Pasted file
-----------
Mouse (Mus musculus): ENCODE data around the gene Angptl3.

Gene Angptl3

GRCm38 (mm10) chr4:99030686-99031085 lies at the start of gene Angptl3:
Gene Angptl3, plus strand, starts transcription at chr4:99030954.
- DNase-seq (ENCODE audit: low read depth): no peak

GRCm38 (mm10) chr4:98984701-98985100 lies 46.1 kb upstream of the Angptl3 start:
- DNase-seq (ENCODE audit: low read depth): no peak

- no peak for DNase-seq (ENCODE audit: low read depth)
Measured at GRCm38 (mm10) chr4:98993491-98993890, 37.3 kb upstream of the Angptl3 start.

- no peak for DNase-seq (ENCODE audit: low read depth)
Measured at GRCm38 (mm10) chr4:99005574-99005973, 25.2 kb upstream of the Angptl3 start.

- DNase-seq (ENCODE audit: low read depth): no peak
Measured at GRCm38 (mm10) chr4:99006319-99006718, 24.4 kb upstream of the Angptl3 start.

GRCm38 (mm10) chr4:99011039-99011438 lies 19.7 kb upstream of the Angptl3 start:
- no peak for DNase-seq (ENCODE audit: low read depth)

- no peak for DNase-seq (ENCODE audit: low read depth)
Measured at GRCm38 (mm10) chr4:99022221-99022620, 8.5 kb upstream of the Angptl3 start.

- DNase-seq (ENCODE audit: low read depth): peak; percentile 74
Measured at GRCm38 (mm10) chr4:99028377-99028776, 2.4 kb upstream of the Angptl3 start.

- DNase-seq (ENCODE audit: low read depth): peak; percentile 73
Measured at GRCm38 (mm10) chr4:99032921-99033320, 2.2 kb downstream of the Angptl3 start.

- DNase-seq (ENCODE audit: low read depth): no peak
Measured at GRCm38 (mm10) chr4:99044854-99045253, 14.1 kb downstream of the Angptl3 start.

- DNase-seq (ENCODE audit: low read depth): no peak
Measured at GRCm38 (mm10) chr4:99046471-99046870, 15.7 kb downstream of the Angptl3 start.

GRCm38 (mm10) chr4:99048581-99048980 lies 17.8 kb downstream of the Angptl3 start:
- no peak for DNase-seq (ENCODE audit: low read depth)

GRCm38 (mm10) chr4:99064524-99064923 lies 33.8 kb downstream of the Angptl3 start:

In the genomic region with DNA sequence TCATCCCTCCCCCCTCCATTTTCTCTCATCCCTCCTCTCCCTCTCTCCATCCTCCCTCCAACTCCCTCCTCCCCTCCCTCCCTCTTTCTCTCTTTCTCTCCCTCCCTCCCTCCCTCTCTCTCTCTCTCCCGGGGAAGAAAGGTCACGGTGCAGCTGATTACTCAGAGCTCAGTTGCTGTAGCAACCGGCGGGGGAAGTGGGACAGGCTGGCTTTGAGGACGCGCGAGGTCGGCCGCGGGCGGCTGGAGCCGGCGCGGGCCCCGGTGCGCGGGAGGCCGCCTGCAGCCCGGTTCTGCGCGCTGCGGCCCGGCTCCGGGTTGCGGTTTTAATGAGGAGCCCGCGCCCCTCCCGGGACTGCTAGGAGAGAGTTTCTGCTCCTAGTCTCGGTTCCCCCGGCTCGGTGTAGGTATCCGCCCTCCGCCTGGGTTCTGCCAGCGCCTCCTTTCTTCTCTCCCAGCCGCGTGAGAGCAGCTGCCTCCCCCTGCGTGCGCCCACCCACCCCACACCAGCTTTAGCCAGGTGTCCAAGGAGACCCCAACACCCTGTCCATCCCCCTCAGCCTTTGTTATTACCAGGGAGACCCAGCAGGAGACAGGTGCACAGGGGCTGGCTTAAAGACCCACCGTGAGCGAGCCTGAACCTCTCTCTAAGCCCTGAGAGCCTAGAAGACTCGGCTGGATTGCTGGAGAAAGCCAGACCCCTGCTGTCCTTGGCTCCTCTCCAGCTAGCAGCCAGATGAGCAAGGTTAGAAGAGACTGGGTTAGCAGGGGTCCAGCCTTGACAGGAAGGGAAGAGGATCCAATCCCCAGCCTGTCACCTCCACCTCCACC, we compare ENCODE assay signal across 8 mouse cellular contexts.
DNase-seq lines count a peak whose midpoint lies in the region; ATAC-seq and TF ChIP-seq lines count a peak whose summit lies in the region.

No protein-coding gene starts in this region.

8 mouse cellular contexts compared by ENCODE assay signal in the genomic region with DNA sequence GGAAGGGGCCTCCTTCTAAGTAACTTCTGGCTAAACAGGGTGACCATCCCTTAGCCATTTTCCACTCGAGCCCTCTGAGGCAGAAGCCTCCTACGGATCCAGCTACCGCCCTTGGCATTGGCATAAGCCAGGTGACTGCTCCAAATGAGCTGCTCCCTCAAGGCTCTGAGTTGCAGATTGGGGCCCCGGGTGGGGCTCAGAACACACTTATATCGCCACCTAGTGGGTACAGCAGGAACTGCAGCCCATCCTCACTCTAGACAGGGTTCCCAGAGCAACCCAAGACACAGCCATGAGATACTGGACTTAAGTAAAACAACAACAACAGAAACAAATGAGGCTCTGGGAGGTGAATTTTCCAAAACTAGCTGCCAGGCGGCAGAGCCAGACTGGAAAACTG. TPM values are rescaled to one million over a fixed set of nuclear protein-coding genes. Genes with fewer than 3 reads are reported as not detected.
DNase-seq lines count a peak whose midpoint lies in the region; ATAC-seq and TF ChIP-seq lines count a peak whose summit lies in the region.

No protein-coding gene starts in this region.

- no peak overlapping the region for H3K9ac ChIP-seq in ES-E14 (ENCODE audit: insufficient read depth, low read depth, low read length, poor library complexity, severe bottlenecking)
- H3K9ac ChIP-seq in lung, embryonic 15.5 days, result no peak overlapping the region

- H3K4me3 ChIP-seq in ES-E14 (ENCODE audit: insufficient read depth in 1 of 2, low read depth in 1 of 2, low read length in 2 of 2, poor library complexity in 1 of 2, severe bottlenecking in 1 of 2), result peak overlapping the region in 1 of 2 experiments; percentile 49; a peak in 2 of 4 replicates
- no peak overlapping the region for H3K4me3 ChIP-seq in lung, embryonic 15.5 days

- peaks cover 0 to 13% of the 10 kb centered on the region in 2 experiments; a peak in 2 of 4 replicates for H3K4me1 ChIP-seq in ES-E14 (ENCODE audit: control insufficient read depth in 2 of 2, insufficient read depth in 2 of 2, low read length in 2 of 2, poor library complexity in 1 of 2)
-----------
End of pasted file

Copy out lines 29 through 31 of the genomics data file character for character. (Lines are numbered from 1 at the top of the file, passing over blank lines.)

In the genomic region with DNA sequence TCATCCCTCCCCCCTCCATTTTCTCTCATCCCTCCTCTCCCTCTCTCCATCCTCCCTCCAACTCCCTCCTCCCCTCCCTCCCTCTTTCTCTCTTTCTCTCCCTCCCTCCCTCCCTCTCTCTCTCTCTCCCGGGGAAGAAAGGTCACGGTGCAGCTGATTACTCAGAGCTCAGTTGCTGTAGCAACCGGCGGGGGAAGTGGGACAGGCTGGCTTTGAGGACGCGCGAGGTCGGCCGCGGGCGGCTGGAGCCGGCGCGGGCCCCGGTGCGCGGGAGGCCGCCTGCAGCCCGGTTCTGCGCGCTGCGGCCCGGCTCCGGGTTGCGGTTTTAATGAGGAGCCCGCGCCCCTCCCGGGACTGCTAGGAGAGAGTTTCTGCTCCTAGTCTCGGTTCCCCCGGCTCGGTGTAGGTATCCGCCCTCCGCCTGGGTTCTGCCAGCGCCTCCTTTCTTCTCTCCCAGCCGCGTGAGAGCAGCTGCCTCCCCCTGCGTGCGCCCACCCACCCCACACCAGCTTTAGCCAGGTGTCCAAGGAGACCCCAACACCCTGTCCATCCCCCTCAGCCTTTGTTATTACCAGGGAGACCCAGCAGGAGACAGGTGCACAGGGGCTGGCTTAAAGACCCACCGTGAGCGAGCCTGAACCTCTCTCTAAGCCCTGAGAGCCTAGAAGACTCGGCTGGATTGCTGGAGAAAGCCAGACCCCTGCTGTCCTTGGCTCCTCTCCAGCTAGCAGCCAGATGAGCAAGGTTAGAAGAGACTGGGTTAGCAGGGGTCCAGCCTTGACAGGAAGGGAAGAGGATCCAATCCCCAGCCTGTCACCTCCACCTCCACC, we compare ENCODE assay signal across 8 mouse cellular contexts.
DNase-seq lines count a peak whose midpoint lies in the region; ATAC-seq and TF ChIP-seq lines count a peak whose summit lies in the region.

No protein-coding gene starts in this region.